Does Trump’s Immigration Plan Actually Cut Legal Immigration?

April Soasti, 9, front, and her sister Adriana, 7, stand with other community members after the Trump administration announced it was ending Deferred Action for Childhood Arrivals (DACA.)Stephanie Zollshan/AP

As President Trump promised, his immigration plan consists of four pillars. The first is DACA and the second is better border security. There are things to argue about here, but they’re pretty easy to understand and the issues are well defined.

The third pillar is the diversity visa lottery. This is a program that distributes a small number of green cards to countries that don’t normally send us very many immigrants. If I understand Trump’s plan correctly, the lottery would be eliminated but the green cards would be redistributed to the current employment-based quotas (i.e., they’d become “merit based”). Again, there are things to argue about here, but eliminating the lottery wouldn’t reduce the net number of immigrants and might or might not even change their composition very much.¹

And that brings us to the fourth pillar: family sponsorships, which conservatives refer to as “chain migration.” The Trump plan would allow citizens and permanent residents to sponsor spouses and minor children for visas, but would no longer allow sponsorship of parents, siblings, or adult children. What effect would this have?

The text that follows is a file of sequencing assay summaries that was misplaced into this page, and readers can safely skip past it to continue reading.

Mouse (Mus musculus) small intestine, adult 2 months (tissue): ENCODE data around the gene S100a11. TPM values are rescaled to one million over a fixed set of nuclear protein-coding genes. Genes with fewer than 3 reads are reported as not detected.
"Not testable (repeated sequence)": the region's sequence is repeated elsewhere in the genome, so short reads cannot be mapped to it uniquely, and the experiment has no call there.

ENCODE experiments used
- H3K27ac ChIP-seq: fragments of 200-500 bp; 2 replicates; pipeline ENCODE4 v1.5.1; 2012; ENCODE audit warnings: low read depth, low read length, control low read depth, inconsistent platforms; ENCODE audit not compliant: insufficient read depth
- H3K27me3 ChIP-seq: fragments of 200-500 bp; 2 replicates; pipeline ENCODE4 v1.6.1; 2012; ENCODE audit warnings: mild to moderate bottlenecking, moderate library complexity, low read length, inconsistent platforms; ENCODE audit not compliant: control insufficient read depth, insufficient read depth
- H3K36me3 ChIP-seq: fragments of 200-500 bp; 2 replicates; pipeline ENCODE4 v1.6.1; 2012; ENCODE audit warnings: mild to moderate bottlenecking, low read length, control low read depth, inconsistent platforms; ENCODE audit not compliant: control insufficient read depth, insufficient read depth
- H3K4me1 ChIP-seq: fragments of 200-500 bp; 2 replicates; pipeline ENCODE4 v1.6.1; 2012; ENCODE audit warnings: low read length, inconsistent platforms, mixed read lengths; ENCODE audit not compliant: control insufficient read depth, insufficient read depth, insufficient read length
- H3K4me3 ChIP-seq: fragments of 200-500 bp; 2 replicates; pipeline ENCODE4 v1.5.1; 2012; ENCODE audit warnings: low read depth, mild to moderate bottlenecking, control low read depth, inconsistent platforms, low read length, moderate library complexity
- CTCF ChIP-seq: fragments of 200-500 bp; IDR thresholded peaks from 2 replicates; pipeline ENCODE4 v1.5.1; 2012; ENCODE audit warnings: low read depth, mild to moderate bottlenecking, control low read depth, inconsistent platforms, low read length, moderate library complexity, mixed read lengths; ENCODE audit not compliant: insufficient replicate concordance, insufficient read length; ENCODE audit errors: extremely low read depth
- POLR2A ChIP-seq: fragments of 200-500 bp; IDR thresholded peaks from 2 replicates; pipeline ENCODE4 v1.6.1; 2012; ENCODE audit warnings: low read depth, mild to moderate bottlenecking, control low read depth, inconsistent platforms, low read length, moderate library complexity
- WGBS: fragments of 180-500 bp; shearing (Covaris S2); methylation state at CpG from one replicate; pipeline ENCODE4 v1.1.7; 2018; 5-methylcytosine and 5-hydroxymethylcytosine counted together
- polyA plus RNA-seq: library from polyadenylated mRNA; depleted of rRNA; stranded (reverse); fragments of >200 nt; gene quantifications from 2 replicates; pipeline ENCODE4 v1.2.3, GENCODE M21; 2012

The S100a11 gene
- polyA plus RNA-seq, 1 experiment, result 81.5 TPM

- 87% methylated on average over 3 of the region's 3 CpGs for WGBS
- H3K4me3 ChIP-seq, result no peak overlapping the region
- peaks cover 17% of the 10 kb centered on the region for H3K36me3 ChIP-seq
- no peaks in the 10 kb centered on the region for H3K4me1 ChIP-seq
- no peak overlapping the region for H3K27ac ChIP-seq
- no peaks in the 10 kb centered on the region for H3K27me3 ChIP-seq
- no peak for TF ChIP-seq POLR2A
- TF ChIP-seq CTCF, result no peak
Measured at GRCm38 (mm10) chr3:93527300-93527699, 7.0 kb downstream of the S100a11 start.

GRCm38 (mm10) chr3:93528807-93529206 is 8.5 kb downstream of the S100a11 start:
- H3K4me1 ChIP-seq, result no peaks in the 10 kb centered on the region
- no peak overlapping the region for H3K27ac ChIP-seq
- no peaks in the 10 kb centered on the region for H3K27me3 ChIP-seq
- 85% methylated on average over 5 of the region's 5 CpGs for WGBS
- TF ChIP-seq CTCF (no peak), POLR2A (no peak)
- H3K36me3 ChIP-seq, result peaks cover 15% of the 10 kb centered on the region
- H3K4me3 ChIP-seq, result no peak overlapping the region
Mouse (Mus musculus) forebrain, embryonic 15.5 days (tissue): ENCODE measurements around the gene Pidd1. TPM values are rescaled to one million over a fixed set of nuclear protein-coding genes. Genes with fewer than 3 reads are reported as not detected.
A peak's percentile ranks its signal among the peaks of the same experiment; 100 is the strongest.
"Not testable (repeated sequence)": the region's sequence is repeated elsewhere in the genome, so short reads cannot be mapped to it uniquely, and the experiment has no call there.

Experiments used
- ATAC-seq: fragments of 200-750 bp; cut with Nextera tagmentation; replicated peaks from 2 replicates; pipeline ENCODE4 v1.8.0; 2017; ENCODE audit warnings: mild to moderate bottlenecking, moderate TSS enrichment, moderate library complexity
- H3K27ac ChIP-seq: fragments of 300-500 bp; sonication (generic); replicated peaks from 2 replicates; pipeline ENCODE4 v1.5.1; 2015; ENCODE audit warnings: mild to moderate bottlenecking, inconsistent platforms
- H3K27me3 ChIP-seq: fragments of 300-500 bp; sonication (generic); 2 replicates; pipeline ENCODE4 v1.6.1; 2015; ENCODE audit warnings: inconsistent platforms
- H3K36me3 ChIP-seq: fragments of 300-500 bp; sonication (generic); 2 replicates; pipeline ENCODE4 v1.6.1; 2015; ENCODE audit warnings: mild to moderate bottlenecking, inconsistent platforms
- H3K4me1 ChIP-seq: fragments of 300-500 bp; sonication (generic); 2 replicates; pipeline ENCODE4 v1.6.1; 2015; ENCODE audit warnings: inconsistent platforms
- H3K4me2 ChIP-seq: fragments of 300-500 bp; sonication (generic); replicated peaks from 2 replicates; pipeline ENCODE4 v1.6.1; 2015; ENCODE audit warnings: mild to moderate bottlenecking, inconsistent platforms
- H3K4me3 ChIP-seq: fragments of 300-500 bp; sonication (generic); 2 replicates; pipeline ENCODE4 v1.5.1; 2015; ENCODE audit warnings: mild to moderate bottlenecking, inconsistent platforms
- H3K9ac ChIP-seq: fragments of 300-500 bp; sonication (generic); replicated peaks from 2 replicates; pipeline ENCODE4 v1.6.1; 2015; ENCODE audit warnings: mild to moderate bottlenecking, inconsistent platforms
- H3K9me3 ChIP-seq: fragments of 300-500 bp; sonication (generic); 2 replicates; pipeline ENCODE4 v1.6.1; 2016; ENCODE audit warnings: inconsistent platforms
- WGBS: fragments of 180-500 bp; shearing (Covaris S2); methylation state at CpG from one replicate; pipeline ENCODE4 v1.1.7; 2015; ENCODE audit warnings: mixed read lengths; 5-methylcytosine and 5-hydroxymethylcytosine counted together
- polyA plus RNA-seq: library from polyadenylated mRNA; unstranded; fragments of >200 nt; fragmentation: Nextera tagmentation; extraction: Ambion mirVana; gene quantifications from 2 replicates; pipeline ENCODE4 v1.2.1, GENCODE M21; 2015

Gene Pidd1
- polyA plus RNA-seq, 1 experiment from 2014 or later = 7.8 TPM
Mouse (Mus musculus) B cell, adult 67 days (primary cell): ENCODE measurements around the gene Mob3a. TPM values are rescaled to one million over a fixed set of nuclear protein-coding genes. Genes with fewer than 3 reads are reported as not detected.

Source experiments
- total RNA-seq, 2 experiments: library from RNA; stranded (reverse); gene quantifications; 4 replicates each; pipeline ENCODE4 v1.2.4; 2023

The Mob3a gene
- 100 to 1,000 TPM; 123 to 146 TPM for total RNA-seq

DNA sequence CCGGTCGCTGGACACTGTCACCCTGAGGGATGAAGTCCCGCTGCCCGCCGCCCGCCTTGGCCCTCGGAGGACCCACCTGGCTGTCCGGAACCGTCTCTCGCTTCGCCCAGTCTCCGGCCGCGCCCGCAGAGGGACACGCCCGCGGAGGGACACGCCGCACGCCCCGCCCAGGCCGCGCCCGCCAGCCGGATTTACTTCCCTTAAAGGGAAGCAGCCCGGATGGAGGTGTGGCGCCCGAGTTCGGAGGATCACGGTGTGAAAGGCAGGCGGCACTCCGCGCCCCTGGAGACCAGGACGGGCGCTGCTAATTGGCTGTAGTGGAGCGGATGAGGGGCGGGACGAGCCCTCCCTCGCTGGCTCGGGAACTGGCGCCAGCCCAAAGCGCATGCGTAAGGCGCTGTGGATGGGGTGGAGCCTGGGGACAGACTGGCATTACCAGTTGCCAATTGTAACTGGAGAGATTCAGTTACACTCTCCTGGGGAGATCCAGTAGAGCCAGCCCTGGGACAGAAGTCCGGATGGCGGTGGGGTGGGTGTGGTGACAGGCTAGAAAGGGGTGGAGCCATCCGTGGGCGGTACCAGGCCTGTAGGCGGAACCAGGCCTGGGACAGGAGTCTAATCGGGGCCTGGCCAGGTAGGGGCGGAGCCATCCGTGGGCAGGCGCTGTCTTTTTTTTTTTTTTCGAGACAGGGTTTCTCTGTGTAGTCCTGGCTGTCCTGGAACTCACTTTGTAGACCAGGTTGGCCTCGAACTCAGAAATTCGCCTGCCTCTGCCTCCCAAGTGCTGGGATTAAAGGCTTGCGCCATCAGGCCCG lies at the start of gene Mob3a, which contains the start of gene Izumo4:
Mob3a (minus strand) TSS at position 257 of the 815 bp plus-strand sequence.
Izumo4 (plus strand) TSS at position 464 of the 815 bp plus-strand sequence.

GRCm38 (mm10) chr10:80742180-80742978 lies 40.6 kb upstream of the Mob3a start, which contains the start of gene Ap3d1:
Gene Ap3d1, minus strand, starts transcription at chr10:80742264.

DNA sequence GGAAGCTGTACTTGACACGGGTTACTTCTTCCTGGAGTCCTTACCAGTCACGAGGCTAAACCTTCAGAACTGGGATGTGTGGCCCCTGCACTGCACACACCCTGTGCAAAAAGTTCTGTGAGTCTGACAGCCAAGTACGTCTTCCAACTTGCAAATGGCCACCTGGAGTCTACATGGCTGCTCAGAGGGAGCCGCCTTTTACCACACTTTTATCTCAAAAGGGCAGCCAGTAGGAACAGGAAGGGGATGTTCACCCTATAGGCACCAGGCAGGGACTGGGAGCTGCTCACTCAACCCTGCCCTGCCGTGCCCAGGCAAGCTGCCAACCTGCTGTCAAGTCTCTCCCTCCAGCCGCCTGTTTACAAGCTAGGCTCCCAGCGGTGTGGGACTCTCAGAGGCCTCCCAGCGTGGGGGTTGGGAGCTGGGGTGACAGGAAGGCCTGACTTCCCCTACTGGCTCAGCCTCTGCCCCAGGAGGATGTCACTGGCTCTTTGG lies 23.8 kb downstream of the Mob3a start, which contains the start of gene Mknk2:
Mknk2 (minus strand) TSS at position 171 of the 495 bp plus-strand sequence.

The details of Trump’s plan make a huge difference here. At a first pass, it would cut legal immigration by about 400,000, according to estimates from the Cato Institute. That’s about a third of all legal immigration, so it’s a very big number. However, there are currently about 4 million people on the waiting list for family-sponsored visas. If these people are grandfathered, the number of legal immigrants would stay about the same. In a decade or two, after the backlog is worked off, legal immigration levels would start to drop.

So which is it? A cut in legal immigration of about a third? Or no cuts at all for at least a decade? This is an enormous difference, and one that overwhelms all the other details. Until we have a concrete answer about this, I think it’s impossible for folks on either side of the debate to have any real idea of whether Trump’s plan is a reasonable starting point for negotiations.

¹Trump’s “shithole” comment has caused everyone to assume that ending the diversity lottery would primarily affect black immigrants from Africa. That might well be true, but I’d be interested in seeing some expert analysis of this.